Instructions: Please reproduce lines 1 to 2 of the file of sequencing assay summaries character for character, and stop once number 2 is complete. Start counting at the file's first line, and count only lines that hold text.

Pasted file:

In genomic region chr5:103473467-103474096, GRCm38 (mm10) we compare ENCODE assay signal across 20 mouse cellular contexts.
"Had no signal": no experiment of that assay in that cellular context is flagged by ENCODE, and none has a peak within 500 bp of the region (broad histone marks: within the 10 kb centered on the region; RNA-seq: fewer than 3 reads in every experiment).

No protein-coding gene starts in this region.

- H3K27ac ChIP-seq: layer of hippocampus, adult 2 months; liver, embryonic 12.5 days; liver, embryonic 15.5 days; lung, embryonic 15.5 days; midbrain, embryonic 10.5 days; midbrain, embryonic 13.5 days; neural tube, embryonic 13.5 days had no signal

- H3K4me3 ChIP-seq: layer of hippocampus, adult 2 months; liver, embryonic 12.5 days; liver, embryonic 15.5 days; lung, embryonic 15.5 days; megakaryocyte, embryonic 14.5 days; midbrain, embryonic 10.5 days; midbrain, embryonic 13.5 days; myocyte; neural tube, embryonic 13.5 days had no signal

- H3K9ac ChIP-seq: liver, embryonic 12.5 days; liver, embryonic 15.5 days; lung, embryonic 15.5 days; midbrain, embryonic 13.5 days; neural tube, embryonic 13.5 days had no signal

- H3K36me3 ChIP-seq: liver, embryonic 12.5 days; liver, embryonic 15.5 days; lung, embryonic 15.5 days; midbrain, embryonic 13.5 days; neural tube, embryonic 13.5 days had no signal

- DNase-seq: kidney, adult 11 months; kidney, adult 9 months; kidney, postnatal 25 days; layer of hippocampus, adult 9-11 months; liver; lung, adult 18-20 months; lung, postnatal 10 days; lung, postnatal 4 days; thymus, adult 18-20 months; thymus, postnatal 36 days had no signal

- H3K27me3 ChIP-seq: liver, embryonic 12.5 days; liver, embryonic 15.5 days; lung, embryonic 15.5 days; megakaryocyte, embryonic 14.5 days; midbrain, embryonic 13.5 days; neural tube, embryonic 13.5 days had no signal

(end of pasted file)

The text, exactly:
In genomic region chr5:103473467-103474096, GRCm38 (mm10) we compare ENCODE assay signal across 20 mouse cellular contexts.
"Had no signal": no experiment of that assay in that cellular context is flagged by ENCODE, and none has a peak within 500 bp of the region (broad histone marks: within the 10 kb centered on the region; RNA-seq: fewer than 3 reads in every experiment).